I think this is a major misconception about society. Social commentators think Americans are overworked due to forces outside of their control. I think instead Americans are choosing to work longer hours. For three reasons: 1. greater returns to capital in terms of investing (home ownership, stocks) and purchasing power. A century ago, a day's worth of work bought SPAM; now you can buy Netflix subscriptions, TVs, iPhone, etc. This material wealth is part of what creates an incentive to work. 2. Inflated wages creates an incentive work, especially for professionals. In the '70s there was no such thing as the $200k+/year white collar job like we see today. 3. Work is a form of escape and provides meaning to people's lives. This is why the PMC, who may have more than enough money to live comfortably off of, voluntarily continue to put in long hours. Americans could choose to work less and still maintain a good standard of living.

You seem to be taking a naive view that everyone can do every sort of job, and that switching costs don’t exist.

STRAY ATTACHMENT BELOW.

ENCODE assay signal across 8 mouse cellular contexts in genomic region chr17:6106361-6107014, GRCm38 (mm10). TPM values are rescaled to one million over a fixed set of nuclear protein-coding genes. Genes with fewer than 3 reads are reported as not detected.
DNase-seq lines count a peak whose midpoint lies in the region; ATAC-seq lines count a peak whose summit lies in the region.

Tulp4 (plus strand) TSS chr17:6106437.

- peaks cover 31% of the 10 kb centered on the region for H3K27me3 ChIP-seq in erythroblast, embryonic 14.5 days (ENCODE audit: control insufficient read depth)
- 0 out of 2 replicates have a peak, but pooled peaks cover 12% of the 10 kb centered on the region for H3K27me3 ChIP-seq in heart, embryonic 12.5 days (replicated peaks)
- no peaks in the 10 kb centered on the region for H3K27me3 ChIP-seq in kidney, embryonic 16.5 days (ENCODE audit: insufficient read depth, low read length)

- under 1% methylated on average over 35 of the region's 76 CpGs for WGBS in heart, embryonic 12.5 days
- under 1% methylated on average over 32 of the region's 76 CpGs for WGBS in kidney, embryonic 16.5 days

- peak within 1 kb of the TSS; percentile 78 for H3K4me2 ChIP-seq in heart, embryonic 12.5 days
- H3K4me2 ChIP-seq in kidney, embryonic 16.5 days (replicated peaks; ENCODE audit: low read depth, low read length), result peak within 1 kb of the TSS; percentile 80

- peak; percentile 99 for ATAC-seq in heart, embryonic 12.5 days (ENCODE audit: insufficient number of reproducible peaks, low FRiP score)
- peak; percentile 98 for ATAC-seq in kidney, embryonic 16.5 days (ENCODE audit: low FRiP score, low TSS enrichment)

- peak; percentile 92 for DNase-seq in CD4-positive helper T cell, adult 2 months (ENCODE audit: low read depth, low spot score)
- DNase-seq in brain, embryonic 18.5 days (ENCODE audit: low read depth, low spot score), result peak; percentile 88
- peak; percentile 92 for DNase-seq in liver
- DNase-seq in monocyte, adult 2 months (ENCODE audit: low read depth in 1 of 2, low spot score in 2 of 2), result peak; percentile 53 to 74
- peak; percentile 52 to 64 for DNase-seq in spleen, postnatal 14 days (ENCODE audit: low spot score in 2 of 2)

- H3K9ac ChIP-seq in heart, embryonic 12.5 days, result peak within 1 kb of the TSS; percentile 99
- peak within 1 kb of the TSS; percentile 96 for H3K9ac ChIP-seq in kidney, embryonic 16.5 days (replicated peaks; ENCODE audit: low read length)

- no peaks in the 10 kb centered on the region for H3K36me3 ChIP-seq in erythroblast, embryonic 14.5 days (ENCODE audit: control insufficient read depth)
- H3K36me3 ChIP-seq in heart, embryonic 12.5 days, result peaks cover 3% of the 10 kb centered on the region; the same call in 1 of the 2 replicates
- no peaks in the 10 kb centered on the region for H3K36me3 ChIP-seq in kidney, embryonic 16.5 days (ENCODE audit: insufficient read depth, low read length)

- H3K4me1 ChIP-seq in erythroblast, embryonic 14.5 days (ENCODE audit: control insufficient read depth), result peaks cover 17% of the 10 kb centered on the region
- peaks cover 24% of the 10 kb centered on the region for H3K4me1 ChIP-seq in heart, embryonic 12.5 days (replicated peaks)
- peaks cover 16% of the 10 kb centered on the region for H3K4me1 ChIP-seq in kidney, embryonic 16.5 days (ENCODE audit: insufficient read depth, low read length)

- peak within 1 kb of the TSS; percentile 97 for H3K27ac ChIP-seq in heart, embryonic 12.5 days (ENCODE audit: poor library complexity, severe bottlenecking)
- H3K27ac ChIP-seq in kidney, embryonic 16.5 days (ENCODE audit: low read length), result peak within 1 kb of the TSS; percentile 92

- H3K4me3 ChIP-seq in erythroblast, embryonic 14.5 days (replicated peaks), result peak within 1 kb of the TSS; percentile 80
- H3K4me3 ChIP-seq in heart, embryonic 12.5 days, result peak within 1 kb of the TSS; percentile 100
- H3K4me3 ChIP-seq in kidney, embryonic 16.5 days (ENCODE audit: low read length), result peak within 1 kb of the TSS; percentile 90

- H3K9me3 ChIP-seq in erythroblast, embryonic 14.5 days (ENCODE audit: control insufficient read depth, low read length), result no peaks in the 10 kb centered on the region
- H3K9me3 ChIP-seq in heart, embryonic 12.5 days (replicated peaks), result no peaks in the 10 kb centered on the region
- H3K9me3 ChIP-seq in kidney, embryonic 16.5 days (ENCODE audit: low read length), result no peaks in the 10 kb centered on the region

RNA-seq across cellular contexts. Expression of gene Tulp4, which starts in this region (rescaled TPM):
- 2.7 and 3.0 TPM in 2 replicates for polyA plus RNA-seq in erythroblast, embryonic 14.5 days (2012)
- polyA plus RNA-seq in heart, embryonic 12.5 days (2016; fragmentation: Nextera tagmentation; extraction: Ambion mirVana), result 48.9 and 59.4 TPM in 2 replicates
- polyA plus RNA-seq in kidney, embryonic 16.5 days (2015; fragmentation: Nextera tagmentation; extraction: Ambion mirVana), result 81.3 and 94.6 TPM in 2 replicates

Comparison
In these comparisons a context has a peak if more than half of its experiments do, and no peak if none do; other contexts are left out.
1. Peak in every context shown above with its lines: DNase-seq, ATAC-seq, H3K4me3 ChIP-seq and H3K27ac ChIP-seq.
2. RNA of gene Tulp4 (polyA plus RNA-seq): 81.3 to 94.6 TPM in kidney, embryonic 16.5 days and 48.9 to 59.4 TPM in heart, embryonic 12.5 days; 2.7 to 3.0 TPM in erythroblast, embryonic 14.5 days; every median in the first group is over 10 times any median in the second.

I’ve got serious health issues so physical labor is out of the question for me. Including things like serving and being a clerk etc. Almost 30% of adults in the U.S. have some sort of chronic health issue as well. It ain’t easy out in these streets brother.

What are some of these laid back jobs you are talking about?

My argument is that workers have more utility for the $ they earn: more purchasing power. This creates an incentive to work more than necessary.

Almost 30% of adults in the U.S. have some sort of chronic health issue as well.

The situation does seem pretty bad in this regard.

I mean I don’t understand your argument. Obviously more money = more purchasing power?

I guess what I’m saying is because most higher status higher paying jobs have agreed on a schelling point of at least 40 hours a week, it’s incredibly hard to find a “Good” job that also doesn’t overwork you. Add taking care of a household, handling a relationship, pets, kids, older relatives, etc into the mix and we have almost zero leisure time.